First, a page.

In an earlier post I mentioned a research paper that I had worked on entitled "Mandela and the Methodists: Faith, fact or fallacy?" This paper was published at the beginning of this month in the academic journal Studia Historiae Ecclesiasticae (40th Anniversary special edition). You can find out more about the journal here.
The paper was originally delivered as the closing plenary address at the Theological Society of South Africa, and today I presented it at the International conference on Religion and Media at Faculdades EST in Brazil. I still am not at liberty to make the full text of the paper available. However, here are my slides from today's presentation.
So, was Nelson Mandela a Methodist? Indeed, he self-identified as a member of the Church, and my interviews with Bishops and ministers of the denomination confirmed that he was a loyal member of the Church. See this quote from Presiding Bishop Zipho Siwa:
Madiba remained a committed Methodist throughout his life. As a church, we hail the qualities that confirmed him as a true son of Methodism - a life of faith in God lived in service to others.
Bishop Zipho Siwa
Here are Mr Mandela's own thoughts on the matter (just one quote of many from his writings, speeches and letters that I found).
The values I was taught at these institutions have served me well throughout my life. These values were strengthened during our years of incarceration when this church cared for us. Not only did you send chaplains to encourage us, but you also assisted us materially within your means. You helped our families at a time when we could not help them ourselves… I cannot over-emphasise the role that the Methodist Church has played in my own life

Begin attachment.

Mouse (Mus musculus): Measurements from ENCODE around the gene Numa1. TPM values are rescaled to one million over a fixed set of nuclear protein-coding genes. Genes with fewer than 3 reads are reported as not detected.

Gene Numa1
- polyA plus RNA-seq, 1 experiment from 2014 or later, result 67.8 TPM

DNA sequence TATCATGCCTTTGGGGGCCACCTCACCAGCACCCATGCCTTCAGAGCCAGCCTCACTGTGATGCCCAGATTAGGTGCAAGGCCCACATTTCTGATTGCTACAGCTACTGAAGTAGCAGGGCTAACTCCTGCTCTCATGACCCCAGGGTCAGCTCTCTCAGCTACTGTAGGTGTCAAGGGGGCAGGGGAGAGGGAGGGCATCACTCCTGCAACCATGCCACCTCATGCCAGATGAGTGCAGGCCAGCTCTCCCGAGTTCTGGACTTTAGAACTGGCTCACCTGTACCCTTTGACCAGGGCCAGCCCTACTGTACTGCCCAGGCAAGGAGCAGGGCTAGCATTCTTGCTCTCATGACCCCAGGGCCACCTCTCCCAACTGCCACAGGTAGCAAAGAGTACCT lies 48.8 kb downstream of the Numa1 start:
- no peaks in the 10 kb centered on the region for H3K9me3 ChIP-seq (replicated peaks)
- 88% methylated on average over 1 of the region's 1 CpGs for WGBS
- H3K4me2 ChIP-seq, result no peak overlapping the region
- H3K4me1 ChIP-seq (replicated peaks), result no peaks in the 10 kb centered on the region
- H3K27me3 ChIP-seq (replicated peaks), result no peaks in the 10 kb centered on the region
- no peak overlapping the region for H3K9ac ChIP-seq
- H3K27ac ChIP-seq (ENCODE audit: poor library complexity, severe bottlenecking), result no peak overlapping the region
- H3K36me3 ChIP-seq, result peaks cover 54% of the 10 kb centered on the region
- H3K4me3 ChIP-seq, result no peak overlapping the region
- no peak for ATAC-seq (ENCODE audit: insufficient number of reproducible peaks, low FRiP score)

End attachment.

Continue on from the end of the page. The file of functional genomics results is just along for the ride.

Was he a Christian? I would conclude that he was an African Christian Humanist. The paper describes the full detail of what that means. However, here are some reasons why I believe this to be true. The following list of descriptors of Christian Humanism come for John de Gruchy:
- Christian humanism is inclusive. “Being human” names our primary identity.
- Christian humanism affirms dignity and responsibility.
- Christian humanism is open to insight into our common human condition wherever it is to be found.
- Christian humanism claims that the love of God is inseparable from the love of others.
- Christian humanism heralds a justice that transcends material and sectional well-being.
- Christian humanism insists that goodness, truth, and beauty are inseparable.
Mr Mandela mentions in many speeches and his own writings (see for example his address to the Methodist conferences in 1994 and again in 1998, and of course his autobiography 'A long walk to freedom' (particularly the sections on his early life)) that he was deeply formed by two primary communities. First and most prominent was the African traditional (Xhosa) world view (which I cannot discuss in detail here). Second was the Christian faith and the institutions of the Christian Church. These shaped his identity in a profound way. There is little doubt that like all persons his faith identity shifted and changed at different stages in his life. Moreover, it would be dishonest to say that he was a Christian in the simple sense that this phrase is used in popular theology. But, he identified with the Christian faith and with the church.
The important point is to ask, of which “church” was Nelson Mandela a member?